15. And when does anyone "explicitly" sign on to the idea of "respecting the rights of others?" Do you also object to that "implicit" contract?
  16. That's a good point, and the root of why it's experienced as a dichotomy is because emotions go unexamined.
  17. Actually, this discussion is pointless: hardly no abortions are carried out in the third trimester, far less at the end of it. I mean, who would want to go through the incredibly taxing process of carrying a fetus to full term only to abort it? Think about it, damn it! Anyway, this ain't the abortion thread. The question is whether children have rights; stick to it.
  18. The long, arduous process of carrying a child to full term constitutes a legal commitment to the care of the child. It's not like having a child can be accidental or something that "just hits you." The choice to have child, a living entity with a specific identity, constitutes your commitment, morally and legally, to not attempt violate its identity.
  19. Every time a mother takes an action that is for her fetus is a point at which she decides to make her fetus into a child; the sum of all these actions leads to the maturation of the fetus and is based on the motivation: "I want my fetus to come to full term." Figuring out at what point a fetus is full term, or a "child," depends on how one defines "full term" or "child." Is identifying this point of much significance? No, because so long as the fetus or child or whatever is in its mother's stomach, it is part of her mother's body and can be done with as she pleases. I could speak like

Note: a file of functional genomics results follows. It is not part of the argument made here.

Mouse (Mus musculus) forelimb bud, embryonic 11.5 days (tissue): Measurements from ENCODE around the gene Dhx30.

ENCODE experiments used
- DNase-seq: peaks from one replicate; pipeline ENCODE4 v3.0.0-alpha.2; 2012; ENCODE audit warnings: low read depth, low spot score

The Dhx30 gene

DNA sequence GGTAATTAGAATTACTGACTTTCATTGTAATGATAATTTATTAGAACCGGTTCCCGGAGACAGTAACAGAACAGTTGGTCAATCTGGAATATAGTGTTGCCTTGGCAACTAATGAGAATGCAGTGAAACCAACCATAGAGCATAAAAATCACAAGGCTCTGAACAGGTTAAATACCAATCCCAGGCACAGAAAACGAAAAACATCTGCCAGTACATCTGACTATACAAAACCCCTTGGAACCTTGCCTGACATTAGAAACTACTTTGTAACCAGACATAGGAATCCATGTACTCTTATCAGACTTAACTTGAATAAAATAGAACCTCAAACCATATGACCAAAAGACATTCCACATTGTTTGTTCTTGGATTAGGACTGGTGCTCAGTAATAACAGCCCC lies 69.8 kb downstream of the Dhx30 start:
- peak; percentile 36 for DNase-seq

20. Alright, this is tiring, and is off topic, but I can't let this fly. A fetus would certainly turn into a child without conscious input? This ranks as one of the most ingorant statements I've ever heard. So, it doesn't matter whether the mother carrying the fetus stops feeding herself, stops eating, stops breathing, kills herself--the fetus will still develop into a child? I'm tired of this random pontification, what are the essentials of this discussion and can we please stick to them?
  21. Huh? What precisely isn't the Objectivist position? And who are you speaking to? Perhaps you can be more direct.
  22. Kills All Known John Kerry - Dead. Only John Kerry Can Prevent Forest Fires. Sweet as the Moment When the Howard Dean Went "Pop" I Think, Therefore Howard Dean. Feel The Raw Naked George Bush Of The Road. Make It A George Bush Night. You're in Good Hands with Ralph Nader. Ralph Nader Tested, Mother Approved.
  23. "Can't Do It In Real Life? Do It On Felipe." "Got Felipe?" "Now with 50% more Felipe!" "He Who Thinks Felipe Drinks Felipe." "Stop. Go. Felipe." "Felipe - Australian for Beer." "I Bet He Drinks Felipe." "Absolut Felipe." Apparently I'm quite the drink.